as a shallow sea in keeping alive earthquake processes.


It is established by observation, for example, that the very
active volcano Sangai, in the terrible rain belt at the head of the
Amazon, in Ecuador, has its activity about doubled during the
worst period of the rainy season, owing to the effects of surface
water. If in South America the volcanic forces can be visibly
augumented by copious surface water, it is easy to understand
that the terrible rains of India may also operate to keep alive the
earthquake processes almost as well as an overlying sea.

The earthquake belt south of the Himalayas is thus perfectly
explained. And the extension of this line of disturbance through
to the Caspian presents no difficulty, when account is taken of the
recent situation of the sea over a large part of this region of
western Asia.

In conclusion it only remains to add that Colonel Burrard's
argument, cited in section 1 above, that the Himalayas resulted
from the pushing of a great mass of matter northward, undoubted-
ly is correct. This fact appears to be as well established as the
rising and setting of the sun, and further discussion of the subject
is superfluous.

The cause of this northward movement is also fully estab-
lished, but it is not that imagined by Colonel Burrard. In the
Observatory for May and June, 1912, will be found a discussion
by Colonel Burrard of considerable interest, but founded on the
premise that the earth's speed of rotation is variable and has
undergone considerable changes within the period covered by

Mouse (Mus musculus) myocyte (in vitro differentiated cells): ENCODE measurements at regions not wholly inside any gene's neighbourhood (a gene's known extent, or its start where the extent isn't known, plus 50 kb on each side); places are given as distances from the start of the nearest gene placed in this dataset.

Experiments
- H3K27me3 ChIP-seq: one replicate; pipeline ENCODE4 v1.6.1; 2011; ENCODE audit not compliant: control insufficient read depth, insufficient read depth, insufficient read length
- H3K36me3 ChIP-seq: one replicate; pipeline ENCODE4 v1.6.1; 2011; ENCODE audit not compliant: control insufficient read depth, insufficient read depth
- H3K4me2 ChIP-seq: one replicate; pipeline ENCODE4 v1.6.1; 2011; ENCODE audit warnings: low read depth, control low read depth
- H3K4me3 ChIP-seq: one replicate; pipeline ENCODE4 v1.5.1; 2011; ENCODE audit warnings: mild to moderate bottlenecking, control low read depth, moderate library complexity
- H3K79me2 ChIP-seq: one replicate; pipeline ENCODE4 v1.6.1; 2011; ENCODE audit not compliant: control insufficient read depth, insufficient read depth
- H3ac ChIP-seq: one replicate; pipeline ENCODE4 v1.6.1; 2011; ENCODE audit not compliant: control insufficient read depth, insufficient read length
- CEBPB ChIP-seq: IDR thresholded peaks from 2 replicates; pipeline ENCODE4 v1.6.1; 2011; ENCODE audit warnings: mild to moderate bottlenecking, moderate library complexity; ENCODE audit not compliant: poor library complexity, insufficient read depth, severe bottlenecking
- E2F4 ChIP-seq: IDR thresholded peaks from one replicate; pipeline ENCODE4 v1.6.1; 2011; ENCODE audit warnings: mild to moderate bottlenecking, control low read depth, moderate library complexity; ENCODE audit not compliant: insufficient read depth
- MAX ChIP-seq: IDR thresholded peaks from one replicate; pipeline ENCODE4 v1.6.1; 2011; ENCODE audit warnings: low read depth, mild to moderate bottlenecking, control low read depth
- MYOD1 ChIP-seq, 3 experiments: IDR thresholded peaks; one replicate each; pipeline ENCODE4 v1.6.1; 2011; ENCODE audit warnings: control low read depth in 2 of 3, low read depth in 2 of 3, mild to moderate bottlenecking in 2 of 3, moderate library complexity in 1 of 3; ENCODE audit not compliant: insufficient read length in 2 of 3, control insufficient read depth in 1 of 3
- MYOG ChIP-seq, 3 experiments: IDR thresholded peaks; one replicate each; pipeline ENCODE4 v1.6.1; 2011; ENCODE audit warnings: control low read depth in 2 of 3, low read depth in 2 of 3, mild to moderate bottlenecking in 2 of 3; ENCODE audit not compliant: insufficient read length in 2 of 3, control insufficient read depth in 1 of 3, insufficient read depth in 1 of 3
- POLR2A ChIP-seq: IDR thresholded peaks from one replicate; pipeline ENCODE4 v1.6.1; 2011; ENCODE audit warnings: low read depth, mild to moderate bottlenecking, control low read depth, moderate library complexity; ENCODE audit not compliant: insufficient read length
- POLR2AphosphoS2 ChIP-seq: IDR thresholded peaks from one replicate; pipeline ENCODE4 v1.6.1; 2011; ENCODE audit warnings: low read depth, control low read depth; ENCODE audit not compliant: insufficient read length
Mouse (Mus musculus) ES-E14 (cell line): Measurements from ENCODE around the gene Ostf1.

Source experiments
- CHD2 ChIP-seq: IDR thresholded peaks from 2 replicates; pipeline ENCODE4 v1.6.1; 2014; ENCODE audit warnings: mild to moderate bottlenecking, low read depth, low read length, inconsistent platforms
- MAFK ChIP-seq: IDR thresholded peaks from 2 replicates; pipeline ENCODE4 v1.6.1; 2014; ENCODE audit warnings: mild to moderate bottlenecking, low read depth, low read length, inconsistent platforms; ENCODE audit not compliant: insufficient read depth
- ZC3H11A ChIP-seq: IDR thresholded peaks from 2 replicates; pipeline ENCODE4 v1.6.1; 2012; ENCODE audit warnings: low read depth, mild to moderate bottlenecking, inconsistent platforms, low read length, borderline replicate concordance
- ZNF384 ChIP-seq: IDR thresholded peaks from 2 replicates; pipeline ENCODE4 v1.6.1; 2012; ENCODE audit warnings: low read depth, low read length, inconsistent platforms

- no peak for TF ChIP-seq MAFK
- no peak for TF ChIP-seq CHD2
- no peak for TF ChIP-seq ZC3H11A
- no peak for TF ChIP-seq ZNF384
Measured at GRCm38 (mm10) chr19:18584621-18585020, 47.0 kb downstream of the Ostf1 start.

geological history.

The writer's Researches on the Evolution of the Stellar Systems,
Volume II, 1910, show that the views formerly held by Lord Kel-
vin and Sir George Darwin are now quite inadmissible; and that
the earth's rotation has not changed sensibly since the earliest
geological time. Thus Colonel Burrard's premise that the retarda-
tion of the earth's rotation might cause a flow of matter towards
the poles is wholly inadmissible.

Besides, there are other means of showing that such was not
the origin of the Himalayas. These great mountains of India,


for example, should no more be due to a change in the earths*
rotation, than should the Andes, which run almost exactly north
and south, and by their course along the meridian, exclude an
explanation founded on a change in the speed of the earth's rota-

And as the Andes are well known to have been formed by the
sea in the way we have described, it is certain that the same cause
uplifted the Himalayas and the plateau of Tibet.

From these considerations it will be seen that the modern
sciences of Geogony and Cosomogony are closely related, and that
neither can be perfectly developed without the aid of the other.
Just as it is impossible to develop a satisfactory theory of the
formation of the earth without data drawn from the modern
Science of Cosmogony; so also Cosmogony itself has been much
improved by a Science of Geogony which gives a correct theory of
terrestrial mountain formation. For that has aided in establish-
ing the origin of the lunar craters, and the early growth of the earth
itself by impact the existing ranges of mountains having been
subsequently formed by the sea and thus made parallel to the

On the other hand, without the theory that the mountains
generally are formed by the ocean, which is so clearly established
for the typical range of the Andes, running exactly north and south,